Commentary: USA Team Handball National Teams: Are there too many guys with short haircuts and accents? (Part 2: Dual Citizenship Athletes)

Swedish-American Martin Clemens Axelsson and Norwegian-American  Karoline Borg are key members of the U.S. National Teams

Anyone who follows USA Team Handball’s excellent American’s Abroad updates has surely noticed that two groups of Americans (military members and dual citizens) are very well represented. In Part 1, I assessed that having a lot of military athletes on our National Teams isn’t a problem, but rather a symptom of a problem (thin talent pool). In part two, I’ll consider whether the same is true for dual citizenship athletes.
Dual Citizenship Athletes
USA Team Handball, since its inception has had dual citizenship athletes playing for its National Teams and certainly it isn’t the only sport to have sprinkled its roster with these dual citizen athletes. Notably, USA soccer, particularly in its development years in the 80s and 90s, has had its fair share of foreign imports. Additionally, a number of Handball nations (e.g. Spain) where there is no shortage of homegrown players have bolstered their roster with mercenaries (naturalized citizens) simply to improve their national team.
Until recently, however, dual citizen athletes have been a distinct minority on U.S. teams that have been overwhelmingly comprised of born and raised, domestic based players. Arguably, at no other time in the history of the sport in the U.S. have so many dual citizen athletes (e.g. El Zogby.Axelsson, Borg) played such pivotal roles on U.S. National Teams.
So, should we be concerned that we have too many guys with foreign accents?
Yes, for three reasons.
1) Again, this is a very clear indication that we have a thin talent pool. First off, let’s acknowledge that most dual citizens if presented a choice between 1) playing for the Handball nation where they’ve learned to play and spent most of their life or 2) playing for Team USA they are going to choose the Handball nation. Only, if they have no realistic prospects are they going to consider the U.S. option. There might be exceptions to this (perhaps, Adam El Zogby), but it’s a good rule of thumb. So, if a second tier (or third, or fourth or even lower caliber) player from Europe can make the U.S. team it’s probably a good indication that our homegrown talent pool is third tier (or lower). This isn’t all bad. Such players can still be huge contributors that can help us knock off the likes of Canada, Greenland and maybe even Brazil or Argentina someday. But, they are not likely to put us into the next echelon in the World Championships or Olympic Games.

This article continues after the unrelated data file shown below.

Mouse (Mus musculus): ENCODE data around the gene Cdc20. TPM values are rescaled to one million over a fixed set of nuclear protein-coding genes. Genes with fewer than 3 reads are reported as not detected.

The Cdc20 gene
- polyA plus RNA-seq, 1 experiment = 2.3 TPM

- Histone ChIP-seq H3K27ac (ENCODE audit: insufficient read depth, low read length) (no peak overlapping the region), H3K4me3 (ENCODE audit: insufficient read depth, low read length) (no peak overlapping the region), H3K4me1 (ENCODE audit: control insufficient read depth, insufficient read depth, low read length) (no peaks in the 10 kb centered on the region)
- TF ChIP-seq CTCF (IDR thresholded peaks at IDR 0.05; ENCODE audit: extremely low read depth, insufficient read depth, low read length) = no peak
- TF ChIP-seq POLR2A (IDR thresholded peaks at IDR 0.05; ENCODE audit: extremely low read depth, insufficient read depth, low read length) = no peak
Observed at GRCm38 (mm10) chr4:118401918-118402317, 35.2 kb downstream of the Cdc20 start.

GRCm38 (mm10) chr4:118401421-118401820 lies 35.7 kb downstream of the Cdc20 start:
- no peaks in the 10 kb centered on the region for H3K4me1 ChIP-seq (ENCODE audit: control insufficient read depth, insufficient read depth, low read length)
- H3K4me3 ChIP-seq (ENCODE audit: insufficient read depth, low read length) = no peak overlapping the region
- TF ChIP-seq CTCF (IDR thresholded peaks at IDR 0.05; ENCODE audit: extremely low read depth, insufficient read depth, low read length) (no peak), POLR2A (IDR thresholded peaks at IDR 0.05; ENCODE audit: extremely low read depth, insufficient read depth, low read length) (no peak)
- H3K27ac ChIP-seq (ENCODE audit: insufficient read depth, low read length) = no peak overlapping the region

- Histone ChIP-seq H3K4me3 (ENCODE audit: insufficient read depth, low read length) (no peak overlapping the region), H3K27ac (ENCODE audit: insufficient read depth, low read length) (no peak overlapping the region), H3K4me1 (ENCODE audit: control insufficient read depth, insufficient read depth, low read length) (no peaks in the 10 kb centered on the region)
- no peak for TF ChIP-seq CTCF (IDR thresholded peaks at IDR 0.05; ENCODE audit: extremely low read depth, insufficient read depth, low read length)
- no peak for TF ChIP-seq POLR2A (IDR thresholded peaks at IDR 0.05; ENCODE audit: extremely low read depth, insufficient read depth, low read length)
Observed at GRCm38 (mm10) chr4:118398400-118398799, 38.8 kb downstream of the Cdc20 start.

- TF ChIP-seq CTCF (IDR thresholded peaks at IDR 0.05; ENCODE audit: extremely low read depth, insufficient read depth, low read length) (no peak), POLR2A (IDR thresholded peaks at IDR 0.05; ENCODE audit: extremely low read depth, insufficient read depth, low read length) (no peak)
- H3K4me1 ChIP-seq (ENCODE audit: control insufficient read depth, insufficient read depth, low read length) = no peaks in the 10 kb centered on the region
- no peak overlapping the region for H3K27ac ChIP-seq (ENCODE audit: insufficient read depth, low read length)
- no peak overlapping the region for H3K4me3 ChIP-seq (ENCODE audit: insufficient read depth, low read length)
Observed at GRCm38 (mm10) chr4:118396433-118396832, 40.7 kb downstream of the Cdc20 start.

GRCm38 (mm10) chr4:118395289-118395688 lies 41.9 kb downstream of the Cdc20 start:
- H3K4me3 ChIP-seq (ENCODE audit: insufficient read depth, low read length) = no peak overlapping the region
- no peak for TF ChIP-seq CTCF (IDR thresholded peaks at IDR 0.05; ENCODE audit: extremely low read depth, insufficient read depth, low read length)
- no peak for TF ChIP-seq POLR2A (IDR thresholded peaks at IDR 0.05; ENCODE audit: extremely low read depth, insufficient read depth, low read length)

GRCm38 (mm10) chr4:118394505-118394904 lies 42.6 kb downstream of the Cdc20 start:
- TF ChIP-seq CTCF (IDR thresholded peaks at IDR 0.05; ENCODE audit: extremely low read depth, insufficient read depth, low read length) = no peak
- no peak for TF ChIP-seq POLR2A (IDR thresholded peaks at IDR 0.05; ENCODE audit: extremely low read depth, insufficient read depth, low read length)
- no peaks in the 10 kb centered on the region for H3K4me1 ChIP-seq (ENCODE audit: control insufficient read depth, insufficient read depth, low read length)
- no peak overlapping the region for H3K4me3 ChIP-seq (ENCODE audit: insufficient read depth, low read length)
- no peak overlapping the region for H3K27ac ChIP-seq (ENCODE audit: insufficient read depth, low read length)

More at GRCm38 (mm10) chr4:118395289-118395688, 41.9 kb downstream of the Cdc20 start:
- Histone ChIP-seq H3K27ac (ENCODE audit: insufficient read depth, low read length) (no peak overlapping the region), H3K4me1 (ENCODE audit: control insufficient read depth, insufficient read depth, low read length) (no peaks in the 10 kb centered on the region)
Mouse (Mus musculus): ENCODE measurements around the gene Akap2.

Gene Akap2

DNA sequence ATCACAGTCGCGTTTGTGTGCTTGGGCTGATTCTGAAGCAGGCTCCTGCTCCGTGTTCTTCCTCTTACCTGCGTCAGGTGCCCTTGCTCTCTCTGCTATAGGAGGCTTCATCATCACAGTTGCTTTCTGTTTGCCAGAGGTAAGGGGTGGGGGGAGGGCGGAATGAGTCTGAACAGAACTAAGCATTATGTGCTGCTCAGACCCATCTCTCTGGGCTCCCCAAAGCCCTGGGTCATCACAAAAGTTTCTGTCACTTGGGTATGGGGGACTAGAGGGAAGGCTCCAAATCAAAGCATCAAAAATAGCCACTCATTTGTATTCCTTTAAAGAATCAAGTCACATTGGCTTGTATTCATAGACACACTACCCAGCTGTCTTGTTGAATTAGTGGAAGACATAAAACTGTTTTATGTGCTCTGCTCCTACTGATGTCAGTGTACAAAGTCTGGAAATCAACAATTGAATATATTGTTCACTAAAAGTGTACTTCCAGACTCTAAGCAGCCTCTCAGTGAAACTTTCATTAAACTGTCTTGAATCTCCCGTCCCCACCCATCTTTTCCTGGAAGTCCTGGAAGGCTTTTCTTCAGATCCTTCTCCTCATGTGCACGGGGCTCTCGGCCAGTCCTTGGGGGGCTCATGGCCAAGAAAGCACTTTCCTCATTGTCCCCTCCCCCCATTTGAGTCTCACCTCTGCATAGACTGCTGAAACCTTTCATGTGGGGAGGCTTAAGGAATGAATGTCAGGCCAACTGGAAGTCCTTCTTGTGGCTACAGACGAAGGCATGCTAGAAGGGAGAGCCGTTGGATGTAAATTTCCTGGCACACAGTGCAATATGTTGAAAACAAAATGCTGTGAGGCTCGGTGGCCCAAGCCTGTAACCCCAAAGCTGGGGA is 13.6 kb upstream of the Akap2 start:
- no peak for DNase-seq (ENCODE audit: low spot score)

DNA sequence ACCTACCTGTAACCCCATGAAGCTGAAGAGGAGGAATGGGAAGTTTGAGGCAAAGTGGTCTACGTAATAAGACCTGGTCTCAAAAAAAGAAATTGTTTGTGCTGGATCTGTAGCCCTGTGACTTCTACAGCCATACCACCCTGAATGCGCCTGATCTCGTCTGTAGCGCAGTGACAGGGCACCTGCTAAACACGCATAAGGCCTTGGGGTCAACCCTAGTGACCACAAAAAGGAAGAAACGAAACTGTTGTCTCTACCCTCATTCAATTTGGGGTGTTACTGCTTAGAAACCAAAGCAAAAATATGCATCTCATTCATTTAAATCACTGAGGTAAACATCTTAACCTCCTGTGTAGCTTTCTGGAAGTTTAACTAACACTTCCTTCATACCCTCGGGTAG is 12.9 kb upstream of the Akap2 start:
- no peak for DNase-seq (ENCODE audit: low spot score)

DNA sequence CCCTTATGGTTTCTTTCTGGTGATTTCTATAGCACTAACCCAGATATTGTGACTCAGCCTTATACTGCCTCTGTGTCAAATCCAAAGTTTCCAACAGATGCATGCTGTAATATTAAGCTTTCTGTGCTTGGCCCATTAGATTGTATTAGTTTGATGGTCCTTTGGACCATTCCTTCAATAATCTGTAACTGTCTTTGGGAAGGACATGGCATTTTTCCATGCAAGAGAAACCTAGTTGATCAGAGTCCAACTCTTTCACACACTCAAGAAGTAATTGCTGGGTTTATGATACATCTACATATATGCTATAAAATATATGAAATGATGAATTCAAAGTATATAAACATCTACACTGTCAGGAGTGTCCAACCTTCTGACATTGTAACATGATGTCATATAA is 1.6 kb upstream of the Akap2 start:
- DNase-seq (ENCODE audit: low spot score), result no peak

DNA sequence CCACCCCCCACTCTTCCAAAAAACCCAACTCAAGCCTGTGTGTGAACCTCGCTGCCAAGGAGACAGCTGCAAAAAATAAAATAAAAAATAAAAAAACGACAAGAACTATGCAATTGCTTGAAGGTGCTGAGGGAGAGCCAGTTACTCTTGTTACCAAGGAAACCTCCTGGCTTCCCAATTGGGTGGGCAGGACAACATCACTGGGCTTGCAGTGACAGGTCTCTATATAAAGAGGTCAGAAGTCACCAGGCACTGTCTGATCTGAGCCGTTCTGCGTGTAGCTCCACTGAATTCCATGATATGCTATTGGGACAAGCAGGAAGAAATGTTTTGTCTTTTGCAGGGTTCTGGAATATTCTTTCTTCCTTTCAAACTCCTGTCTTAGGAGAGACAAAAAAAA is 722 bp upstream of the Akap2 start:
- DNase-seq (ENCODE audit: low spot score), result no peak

2) Integrating dual citizenship athletes can be disruptive. It should also be noted that the integration of dual citizens on a national team can be a tricky business. I got a sense of this during my short stint on the U.S. National Team when we had tryouts for a couple of dual citizens from Norway and Sweden right before the World Championship in 1993. Both athletes that tried out were nice enough guys and experienced players, but there was also a little resentment with these “outsiders” potentially taking a roster spot from the born and raised Americans. As two outsiders amongst 15 players that had been practicing together for several months there were few integration problems. The only minor problem I recall was when they started conversing in Nordic to each other in front of their teammates. Never a polite move in any context and this was put to a halt with some friendly counseling.